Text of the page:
Down, down, deep in the well.
Orvieto is in my itinerary for my next trip to Italy. One of the things that seems to be a staple of the small hilltop town is St. Patrick’s Well (Pozzo di S. Patrizio).
The well was commissioned by Pope Clement VII in 1527 after the sack of Rome forced him to take refuge in Orvieto. He became concerned there wouldn’t be enough water available in Orvieto in the case of a siege. It took Antonio da Sangallo the Younger of Florence 10 years to design and build the well, which was completed in 1537 (during the papacy of Pope Paul III).
The well seems to be on the far side of town from the main piazzas:
It’s quite a grand entrance to a WELL (thank you Google Street View):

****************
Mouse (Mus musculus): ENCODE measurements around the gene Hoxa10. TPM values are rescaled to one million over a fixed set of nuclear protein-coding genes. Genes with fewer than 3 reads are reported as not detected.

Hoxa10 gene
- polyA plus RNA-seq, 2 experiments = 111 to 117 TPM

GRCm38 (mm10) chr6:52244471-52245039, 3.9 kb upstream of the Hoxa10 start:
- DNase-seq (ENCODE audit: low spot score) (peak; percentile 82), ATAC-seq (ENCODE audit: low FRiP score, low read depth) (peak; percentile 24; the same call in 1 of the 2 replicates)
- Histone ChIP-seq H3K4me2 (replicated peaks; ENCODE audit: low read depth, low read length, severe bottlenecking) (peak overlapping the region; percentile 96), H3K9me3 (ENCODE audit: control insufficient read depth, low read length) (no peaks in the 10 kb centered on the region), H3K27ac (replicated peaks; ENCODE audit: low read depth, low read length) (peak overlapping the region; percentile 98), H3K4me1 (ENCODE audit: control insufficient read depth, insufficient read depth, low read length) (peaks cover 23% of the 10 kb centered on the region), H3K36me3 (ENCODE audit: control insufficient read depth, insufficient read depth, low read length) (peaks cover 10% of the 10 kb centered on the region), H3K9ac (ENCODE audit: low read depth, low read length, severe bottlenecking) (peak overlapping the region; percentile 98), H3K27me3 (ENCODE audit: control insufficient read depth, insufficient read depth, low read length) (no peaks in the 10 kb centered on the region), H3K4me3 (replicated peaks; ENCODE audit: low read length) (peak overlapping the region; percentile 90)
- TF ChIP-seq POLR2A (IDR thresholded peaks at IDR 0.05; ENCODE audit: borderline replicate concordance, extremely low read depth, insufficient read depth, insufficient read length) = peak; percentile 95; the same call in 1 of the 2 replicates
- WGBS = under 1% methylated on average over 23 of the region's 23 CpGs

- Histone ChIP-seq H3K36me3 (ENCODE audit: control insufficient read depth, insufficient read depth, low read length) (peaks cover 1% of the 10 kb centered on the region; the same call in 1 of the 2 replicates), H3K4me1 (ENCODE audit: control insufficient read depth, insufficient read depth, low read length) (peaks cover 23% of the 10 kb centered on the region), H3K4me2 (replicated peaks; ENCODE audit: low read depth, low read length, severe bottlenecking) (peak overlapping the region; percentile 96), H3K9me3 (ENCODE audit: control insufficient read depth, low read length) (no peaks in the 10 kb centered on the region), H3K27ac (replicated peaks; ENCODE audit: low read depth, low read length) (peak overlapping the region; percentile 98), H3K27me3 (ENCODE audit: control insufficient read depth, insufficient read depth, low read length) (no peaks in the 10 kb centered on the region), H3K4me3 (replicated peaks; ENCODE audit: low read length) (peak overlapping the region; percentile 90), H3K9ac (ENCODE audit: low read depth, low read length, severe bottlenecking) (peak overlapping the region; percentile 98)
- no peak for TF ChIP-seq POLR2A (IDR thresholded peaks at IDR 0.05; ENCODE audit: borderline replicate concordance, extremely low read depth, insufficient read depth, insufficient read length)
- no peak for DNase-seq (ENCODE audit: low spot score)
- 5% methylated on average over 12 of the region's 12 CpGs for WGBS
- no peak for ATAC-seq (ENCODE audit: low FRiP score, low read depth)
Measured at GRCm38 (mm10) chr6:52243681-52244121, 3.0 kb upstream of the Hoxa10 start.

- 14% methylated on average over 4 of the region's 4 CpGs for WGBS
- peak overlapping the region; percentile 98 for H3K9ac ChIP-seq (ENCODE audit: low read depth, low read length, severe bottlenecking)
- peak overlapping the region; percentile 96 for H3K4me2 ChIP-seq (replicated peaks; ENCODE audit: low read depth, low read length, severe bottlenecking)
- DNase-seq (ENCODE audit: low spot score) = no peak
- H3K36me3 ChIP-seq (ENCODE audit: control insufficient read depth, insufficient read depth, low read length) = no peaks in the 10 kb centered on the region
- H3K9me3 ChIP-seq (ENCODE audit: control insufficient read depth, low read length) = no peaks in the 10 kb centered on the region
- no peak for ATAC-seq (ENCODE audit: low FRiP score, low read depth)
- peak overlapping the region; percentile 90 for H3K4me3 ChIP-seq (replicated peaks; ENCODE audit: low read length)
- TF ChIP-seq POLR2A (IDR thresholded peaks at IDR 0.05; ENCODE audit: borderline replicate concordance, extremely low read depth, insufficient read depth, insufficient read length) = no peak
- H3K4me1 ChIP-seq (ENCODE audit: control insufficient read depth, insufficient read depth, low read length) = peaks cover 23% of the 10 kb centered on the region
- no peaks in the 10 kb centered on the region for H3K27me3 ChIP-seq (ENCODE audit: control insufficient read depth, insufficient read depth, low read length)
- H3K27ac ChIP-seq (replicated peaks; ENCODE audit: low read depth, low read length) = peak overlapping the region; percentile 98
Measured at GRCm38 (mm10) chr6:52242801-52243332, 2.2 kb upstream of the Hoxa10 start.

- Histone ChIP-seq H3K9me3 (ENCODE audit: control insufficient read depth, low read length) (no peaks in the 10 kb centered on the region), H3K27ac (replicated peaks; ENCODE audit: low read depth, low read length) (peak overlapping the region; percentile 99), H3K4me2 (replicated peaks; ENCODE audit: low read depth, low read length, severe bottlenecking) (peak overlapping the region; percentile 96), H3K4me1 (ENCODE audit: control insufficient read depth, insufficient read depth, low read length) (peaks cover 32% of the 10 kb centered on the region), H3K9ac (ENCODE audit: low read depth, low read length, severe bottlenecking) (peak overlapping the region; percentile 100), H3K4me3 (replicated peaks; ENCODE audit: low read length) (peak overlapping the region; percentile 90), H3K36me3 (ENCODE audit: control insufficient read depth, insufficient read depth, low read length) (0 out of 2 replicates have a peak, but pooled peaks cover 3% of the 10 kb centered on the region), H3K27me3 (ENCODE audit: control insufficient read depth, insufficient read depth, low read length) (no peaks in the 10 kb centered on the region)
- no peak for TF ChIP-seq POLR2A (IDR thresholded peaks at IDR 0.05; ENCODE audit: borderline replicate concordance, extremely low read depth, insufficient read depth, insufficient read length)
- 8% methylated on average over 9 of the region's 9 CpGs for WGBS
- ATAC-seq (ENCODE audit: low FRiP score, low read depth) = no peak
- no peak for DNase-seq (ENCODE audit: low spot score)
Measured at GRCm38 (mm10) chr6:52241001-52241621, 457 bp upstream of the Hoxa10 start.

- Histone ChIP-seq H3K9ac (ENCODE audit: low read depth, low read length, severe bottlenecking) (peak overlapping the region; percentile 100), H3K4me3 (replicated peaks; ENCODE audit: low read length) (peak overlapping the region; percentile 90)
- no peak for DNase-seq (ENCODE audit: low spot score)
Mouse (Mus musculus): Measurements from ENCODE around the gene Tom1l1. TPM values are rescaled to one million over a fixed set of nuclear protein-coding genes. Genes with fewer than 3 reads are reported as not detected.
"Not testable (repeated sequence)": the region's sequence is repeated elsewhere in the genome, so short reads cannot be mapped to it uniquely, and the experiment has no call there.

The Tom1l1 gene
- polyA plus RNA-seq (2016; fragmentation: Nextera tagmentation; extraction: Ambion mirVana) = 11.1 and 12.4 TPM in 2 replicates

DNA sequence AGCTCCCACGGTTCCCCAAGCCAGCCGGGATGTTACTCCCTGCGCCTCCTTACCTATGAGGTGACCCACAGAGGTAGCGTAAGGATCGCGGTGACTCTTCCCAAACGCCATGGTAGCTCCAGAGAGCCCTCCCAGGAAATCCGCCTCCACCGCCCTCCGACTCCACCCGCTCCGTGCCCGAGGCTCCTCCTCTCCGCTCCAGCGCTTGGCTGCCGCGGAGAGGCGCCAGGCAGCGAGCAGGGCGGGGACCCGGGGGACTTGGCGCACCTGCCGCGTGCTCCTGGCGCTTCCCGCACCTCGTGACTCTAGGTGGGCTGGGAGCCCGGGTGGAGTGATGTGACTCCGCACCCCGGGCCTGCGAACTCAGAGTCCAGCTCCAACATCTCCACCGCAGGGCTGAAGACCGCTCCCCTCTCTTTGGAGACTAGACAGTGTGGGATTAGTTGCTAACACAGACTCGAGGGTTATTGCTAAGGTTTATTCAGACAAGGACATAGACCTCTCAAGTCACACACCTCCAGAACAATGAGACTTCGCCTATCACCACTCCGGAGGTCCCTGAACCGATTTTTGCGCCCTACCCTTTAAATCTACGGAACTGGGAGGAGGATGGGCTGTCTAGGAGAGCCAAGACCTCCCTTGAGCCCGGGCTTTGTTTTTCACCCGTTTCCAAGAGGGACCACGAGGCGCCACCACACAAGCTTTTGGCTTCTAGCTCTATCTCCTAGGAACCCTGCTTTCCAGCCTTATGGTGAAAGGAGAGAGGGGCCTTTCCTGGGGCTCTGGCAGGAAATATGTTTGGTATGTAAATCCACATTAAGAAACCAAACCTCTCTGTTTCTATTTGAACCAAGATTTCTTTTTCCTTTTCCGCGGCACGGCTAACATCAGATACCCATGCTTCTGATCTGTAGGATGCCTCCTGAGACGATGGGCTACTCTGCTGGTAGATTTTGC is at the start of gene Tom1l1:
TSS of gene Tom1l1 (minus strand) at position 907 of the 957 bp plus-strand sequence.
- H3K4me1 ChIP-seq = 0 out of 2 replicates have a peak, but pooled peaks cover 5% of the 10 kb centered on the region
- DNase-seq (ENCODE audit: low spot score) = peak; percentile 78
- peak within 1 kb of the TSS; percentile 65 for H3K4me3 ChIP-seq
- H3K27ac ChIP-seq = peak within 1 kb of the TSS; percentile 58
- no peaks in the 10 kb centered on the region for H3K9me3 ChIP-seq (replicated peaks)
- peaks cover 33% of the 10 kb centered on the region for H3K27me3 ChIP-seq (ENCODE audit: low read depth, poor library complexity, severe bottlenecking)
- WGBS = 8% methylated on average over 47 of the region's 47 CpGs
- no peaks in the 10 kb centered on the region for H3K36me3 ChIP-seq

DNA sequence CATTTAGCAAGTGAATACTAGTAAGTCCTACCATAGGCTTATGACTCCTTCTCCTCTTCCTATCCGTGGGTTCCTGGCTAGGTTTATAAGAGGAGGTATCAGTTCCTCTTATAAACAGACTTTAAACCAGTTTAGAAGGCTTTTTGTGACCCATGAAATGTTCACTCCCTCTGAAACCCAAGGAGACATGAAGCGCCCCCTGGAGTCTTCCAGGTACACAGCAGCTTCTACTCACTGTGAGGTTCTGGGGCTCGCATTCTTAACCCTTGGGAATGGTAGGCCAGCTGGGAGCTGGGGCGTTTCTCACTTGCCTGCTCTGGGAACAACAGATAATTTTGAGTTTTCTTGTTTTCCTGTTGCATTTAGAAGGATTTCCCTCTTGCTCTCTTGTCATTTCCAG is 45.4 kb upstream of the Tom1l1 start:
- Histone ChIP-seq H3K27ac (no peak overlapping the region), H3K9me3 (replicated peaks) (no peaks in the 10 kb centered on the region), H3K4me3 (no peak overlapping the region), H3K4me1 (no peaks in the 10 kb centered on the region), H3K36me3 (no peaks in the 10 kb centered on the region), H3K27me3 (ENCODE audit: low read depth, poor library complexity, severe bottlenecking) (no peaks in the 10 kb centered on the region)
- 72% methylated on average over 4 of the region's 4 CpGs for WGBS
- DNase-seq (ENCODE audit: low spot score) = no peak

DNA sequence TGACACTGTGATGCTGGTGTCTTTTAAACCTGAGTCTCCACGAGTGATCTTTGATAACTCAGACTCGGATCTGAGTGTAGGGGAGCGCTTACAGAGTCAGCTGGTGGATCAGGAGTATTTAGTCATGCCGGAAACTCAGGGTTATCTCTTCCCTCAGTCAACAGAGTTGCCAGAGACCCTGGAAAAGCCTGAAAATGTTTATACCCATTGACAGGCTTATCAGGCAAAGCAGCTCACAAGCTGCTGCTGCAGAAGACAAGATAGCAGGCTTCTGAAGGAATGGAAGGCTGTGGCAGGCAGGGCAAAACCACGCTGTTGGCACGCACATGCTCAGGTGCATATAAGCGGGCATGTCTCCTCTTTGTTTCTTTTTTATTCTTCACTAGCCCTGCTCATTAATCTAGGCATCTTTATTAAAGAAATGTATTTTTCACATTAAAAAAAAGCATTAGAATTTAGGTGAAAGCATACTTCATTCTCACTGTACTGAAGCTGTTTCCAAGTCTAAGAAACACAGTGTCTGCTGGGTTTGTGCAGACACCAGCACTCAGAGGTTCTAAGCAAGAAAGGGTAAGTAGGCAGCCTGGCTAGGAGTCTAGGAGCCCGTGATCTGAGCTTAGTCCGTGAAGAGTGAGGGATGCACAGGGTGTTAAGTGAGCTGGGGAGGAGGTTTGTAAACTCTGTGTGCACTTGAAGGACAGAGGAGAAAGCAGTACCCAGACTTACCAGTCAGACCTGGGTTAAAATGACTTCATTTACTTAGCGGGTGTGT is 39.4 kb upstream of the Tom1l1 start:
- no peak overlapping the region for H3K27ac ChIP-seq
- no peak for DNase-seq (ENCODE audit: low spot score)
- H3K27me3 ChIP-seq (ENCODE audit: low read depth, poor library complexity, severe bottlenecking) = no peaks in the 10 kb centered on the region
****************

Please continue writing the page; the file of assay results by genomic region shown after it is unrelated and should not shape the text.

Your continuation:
It looks like you buy tickets right at the entrance. 5 euro per adult (3,50 reduced). Some people talk about a combination ticket with the Greco Museum for a couple euro more, but its not listed on the official site. The Greco Museum is said to hold a few dozens bronze statues and artifacts – doesn’t sound too exciting but for two euro its worth the chance, I think.
The well itself sits right on the precipice of the cliff. On the exterior it’s a one-story, round building made of brick.
The well reaches 53.15 metres (174.4 ft) deep and is 13 meters (43 ft) in diameter. You reach the bottom by making your way down one of two double-helix staircases. Double-helix means there are two separate spirals – a donkey going down to get water wouldn’t block the path of one taking the other spiral staircase coming up. 70 windows provide illumination to the staircases from the top, but it still seems like its probably damp, dark and somewhat claustrophobic. In other words, awesome.
(photo courtesy Julie Morris)
January – February – November – December: 10am to 4:45pm
March – April – September – October: 9am – 6:45pm
May – June – July – August: 9am – 7:45pm